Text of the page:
CHICAGO—The challenges faced by brick-and-mortar retailers is well-known. And many people are also starting to realize that the overall outlook has a lot of positive aspects. In fact, even though e-commerce will continue to expand its share of consumer spending, the US retail marketplace should end the year on a strong note, and continue to expand at least to mid-2019, according to a recent report issued by Cushman & Wakefield.
Company researchers found that, due to sky high consumer confidence and continued wage growth acceleration, consumer expenditures show a steady 2.5-3% year-over-year growth pattern since the beginning of 2016. E-commerce sales accounted for approximately 11.5% of retail sales in 2017, but not withstanding the many retail bankruptcies, the impact on the sector as a whole has not been apocalyptic.
“While we expect that penetration rate to climb to 14.0% by 2019, physical stores remain vital to retailer survival in this evolving retail climate,” according to the report. “Despite what the media would lead you to believe, the overall retail industry is still posting gains even while it faces secular challenges.”
Significant bankruptcies have continued in 2018, but at a slower pace, C&W says. As of early October, the year-to-date total is 14, compared to 36 total filings in 2017.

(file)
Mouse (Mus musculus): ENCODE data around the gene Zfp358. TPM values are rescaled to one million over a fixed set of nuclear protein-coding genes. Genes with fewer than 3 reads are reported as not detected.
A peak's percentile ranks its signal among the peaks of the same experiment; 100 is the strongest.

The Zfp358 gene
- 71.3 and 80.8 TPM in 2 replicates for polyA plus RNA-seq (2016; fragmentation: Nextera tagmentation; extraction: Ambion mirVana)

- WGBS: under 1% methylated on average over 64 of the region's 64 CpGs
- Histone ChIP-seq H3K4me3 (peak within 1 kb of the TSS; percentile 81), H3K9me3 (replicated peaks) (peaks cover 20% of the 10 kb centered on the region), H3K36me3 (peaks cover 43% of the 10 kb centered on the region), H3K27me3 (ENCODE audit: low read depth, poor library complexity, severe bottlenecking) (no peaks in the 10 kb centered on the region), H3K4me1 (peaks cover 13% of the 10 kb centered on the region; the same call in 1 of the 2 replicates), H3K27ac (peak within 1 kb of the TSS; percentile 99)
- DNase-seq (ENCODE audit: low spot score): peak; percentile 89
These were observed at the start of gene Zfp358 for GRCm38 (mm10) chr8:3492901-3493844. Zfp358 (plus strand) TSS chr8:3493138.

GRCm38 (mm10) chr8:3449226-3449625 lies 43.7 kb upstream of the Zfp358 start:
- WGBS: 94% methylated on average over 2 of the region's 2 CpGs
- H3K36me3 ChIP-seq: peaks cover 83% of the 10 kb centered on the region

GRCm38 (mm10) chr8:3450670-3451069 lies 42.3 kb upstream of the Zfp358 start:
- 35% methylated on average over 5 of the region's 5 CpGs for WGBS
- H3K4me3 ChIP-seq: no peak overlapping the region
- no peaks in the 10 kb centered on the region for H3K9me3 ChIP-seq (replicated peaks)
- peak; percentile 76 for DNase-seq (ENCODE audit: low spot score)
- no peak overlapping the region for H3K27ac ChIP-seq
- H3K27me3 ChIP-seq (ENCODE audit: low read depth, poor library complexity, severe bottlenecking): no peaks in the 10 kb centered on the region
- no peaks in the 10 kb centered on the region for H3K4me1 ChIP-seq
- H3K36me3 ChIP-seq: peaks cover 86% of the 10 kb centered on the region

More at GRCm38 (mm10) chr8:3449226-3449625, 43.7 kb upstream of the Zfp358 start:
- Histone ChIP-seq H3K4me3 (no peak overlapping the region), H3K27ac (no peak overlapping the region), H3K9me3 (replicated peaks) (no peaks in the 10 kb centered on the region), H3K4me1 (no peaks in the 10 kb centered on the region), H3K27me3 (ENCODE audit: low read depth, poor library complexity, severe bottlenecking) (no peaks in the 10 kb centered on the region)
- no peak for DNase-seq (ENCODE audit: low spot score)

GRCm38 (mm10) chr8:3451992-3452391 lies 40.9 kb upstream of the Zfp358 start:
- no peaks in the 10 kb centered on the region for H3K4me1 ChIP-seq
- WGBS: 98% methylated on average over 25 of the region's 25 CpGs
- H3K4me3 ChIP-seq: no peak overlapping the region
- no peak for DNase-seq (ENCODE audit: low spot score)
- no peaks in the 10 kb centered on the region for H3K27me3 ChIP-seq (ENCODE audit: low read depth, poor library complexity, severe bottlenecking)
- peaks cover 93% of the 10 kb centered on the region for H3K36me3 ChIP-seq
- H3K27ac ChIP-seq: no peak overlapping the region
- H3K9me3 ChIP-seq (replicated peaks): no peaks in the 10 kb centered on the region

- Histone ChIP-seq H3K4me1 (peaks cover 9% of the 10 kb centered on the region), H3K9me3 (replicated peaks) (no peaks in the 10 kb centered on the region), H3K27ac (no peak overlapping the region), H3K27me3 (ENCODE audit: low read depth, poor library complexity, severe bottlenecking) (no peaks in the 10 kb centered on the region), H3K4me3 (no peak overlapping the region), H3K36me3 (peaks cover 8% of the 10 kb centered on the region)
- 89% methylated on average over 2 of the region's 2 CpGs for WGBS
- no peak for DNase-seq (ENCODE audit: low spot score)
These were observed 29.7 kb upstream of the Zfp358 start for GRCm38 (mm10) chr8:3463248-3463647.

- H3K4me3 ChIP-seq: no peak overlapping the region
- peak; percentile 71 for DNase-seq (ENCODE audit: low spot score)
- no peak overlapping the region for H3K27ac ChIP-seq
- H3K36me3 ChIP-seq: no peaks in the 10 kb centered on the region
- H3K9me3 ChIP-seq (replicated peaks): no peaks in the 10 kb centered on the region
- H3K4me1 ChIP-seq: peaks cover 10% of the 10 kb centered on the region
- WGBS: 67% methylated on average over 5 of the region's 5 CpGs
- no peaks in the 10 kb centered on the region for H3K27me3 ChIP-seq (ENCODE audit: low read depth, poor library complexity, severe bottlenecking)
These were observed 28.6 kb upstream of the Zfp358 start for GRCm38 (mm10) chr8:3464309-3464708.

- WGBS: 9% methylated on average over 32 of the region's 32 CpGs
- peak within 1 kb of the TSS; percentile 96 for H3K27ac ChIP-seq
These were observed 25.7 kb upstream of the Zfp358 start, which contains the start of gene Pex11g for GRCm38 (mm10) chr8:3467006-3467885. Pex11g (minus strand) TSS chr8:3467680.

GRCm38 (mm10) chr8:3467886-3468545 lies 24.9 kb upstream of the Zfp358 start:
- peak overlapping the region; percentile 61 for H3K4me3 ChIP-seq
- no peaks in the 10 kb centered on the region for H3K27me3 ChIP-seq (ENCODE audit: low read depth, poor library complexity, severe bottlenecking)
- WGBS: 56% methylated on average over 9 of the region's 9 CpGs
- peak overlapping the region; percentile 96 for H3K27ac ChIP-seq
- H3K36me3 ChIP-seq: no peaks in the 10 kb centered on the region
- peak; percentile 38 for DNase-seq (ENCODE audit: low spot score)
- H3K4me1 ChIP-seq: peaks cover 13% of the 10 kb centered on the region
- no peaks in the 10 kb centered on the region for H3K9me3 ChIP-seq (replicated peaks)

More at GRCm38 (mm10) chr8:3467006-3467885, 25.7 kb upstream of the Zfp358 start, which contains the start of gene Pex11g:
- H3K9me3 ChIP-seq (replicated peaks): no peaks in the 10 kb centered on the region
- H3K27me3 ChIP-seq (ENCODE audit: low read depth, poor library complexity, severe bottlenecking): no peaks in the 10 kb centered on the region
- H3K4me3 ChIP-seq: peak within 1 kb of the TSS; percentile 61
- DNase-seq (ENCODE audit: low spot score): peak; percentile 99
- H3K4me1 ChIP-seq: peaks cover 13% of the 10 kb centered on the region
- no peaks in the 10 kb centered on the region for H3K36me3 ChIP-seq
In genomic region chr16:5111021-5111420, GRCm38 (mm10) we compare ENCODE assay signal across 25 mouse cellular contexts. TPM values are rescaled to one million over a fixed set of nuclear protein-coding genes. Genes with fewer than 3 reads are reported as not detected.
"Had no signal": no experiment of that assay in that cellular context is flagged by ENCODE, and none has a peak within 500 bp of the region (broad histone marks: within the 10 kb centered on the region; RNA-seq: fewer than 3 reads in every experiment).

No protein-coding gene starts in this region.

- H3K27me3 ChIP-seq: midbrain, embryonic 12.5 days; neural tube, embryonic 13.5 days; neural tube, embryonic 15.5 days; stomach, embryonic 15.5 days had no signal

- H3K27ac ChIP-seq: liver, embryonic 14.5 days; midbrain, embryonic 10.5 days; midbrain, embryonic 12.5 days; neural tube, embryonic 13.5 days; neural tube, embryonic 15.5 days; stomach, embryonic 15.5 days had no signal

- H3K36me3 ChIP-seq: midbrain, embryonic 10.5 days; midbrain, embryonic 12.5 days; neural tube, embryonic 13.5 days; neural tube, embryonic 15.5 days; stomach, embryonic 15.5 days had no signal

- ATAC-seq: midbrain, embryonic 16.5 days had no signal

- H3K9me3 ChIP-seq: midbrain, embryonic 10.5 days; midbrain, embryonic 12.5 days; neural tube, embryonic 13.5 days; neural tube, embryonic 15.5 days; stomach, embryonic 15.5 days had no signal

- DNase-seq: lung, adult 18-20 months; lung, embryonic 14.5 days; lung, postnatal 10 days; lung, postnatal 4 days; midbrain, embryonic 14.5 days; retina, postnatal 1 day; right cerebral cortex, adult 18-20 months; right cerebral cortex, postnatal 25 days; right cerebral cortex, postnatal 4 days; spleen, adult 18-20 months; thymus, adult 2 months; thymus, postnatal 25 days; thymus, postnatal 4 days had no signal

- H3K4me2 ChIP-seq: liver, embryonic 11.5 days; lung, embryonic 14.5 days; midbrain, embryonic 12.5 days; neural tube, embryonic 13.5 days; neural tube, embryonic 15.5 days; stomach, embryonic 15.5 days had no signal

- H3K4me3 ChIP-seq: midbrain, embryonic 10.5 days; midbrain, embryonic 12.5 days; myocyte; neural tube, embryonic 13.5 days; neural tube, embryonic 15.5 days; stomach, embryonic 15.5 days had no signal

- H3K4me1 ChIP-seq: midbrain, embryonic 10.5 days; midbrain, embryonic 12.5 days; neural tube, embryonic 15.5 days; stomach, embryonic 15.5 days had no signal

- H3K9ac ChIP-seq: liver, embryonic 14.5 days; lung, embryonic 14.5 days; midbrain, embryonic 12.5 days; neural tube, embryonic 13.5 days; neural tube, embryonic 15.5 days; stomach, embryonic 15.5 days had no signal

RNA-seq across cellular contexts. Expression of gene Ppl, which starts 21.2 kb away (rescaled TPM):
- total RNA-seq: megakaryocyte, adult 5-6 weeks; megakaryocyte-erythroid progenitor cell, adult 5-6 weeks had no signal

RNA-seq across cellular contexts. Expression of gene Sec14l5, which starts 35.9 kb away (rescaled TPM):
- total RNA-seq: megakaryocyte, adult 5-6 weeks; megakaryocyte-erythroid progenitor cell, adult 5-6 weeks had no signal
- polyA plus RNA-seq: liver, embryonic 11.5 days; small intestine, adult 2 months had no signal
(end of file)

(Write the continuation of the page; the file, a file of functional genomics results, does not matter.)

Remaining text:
And an exclusive focus on these events may obscure the positive developments. A recent report by IHL Group indicates store openings outnumber closures so far in 2018, with an estimated positive net gain of 3,835 stores nationally.
“Occupancy growth has continued for non-mall shopping centers overall, although the pace has notably cooled from the post-recession average,” C&W adds. Net absorption reached nearly 5.7 million square feet in the third quarter of 2018, bringing this year’s total to 16.2 million square feet. This compares to 19.9 million square feet in the first three quarters of 2017 and 29.7 million square feet over the same period in 2016.
The vacancy rate for non-mall shopping centers ended the third quarter of 2018 at 6.5%, unchanged from the previous quarter, but down from 6.7% at year-end 2017, the data show. The Pacific and Northeast regions both have vacancy rates under 6.0%, led by Boston and San Jose which boast the lowest rates in the nation at just 3.4% and 3.8%, respectively. Raleigh/Durham, Miami and Charleston follow closely, all with vacancy rates of 3.9%.
Neighborhood and community centers, many of which feature internet-resistant tenants such as restaurants and service-oriented businesses, are generally faring well. Net absorption for this sector totaled 11.8 million square feet for the first three quarters of 2018. And the vacancy rate for the sector declined to 7.1% in the third quarter of this year, down 10 bps from the previous quarter and down from 7.4% at year-end 2017.
Power centers took a big hit due to this year’s closure of about 800 Toys R Us stores. This sector saw almost 1.1 million square feet of negative absorption since June, and that brought the vacancy rate back up to 5.0% in the third quarter of 2018, identical to the year-end 2017 figure. “However, year-to-date net absorption in the power center sector remains positive for 2018—at 586,589 square feet—and there are a handful of mid-to-big-box tenants in expansion mode, particularly among fitness/health, and entertainment and off-price categories.”